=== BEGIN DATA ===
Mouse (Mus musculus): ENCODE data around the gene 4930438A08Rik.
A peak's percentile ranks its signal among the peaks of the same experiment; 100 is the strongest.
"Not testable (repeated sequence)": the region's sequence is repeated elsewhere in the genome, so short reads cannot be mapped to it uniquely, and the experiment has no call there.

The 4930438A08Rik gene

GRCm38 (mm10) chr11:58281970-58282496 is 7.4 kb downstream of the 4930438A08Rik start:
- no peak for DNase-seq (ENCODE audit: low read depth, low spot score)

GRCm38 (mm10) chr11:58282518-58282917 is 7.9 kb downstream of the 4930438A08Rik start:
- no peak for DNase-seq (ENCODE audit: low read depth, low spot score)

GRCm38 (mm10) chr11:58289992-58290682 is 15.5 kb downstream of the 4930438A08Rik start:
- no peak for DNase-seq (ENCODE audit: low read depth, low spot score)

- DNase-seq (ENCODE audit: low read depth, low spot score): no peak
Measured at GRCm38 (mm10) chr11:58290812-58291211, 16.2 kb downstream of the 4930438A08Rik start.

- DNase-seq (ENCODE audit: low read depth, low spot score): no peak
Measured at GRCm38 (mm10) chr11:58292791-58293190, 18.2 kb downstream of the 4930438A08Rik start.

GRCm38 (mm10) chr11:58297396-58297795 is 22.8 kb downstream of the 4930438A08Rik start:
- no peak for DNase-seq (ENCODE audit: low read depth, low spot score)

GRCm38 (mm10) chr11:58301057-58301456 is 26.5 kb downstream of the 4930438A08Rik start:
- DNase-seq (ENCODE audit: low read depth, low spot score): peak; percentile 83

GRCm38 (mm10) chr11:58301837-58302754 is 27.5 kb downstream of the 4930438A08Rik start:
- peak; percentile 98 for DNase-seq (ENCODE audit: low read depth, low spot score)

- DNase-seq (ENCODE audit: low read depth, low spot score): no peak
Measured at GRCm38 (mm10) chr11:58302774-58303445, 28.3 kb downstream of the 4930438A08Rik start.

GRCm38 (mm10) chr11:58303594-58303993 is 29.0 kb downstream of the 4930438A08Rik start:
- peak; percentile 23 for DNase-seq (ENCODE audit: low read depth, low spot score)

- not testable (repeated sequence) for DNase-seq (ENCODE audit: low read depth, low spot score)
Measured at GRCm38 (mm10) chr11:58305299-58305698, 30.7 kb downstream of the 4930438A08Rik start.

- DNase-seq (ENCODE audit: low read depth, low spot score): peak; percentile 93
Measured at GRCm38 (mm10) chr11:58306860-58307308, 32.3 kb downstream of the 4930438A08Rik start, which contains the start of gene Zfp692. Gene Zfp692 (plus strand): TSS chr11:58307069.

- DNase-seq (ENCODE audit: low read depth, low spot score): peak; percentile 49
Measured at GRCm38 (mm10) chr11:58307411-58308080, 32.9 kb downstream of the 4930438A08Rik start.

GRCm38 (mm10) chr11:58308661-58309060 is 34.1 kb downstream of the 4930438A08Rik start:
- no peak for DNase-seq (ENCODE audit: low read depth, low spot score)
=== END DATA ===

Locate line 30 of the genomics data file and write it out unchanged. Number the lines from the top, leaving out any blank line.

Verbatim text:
Measured at GRCm38 (mm10) chr11:58307411-58308080, 32.9 kb downstream of the 4930438A08Rik start.